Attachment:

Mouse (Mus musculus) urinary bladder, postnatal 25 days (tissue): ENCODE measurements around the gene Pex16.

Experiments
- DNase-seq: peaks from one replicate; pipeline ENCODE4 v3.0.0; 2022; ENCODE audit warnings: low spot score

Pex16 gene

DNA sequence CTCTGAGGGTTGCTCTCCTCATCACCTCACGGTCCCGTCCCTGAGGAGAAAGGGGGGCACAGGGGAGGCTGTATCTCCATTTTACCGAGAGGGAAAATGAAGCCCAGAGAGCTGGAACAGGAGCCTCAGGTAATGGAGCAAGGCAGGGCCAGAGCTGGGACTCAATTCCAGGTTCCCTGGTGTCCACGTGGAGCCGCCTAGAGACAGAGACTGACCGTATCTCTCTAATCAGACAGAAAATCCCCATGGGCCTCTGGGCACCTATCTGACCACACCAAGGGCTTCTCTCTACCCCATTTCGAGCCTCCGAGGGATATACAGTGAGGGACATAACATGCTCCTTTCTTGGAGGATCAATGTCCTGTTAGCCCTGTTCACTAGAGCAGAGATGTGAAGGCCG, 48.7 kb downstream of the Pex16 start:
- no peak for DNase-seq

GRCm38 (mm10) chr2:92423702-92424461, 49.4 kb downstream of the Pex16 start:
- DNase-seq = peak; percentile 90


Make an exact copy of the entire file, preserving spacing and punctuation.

Mouse (Mus musculus) urinary bladder, postnatal 25 days (tissue): ENCODE measurements around the gene Pex16.

Experiments
- DNase-seq: peaks from one replicate; pipeline ENCODE4 v3.0.0; 2022; ENCODE audit warnings: low spot score

Pex16 gene

DNA sequence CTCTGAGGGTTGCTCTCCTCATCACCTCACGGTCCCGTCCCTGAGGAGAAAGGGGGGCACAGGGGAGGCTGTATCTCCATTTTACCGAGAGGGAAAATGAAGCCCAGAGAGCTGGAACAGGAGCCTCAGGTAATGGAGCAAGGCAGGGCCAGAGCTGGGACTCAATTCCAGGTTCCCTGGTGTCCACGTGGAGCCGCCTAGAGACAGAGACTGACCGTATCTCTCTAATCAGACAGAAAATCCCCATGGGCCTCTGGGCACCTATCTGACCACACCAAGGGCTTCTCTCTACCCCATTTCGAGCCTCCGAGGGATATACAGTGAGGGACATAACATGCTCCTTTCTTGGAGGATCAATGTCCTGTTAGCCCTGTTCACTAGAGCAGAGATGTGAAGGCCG, 48.7 kb downstream of the Pex16 start:
- no peak for DNase-seq

GRCm38 (mm10) chr2:92423702-92424461, 49.4 kb downstream of the Pex16 start:
- DNase-seq = peak; percentile 90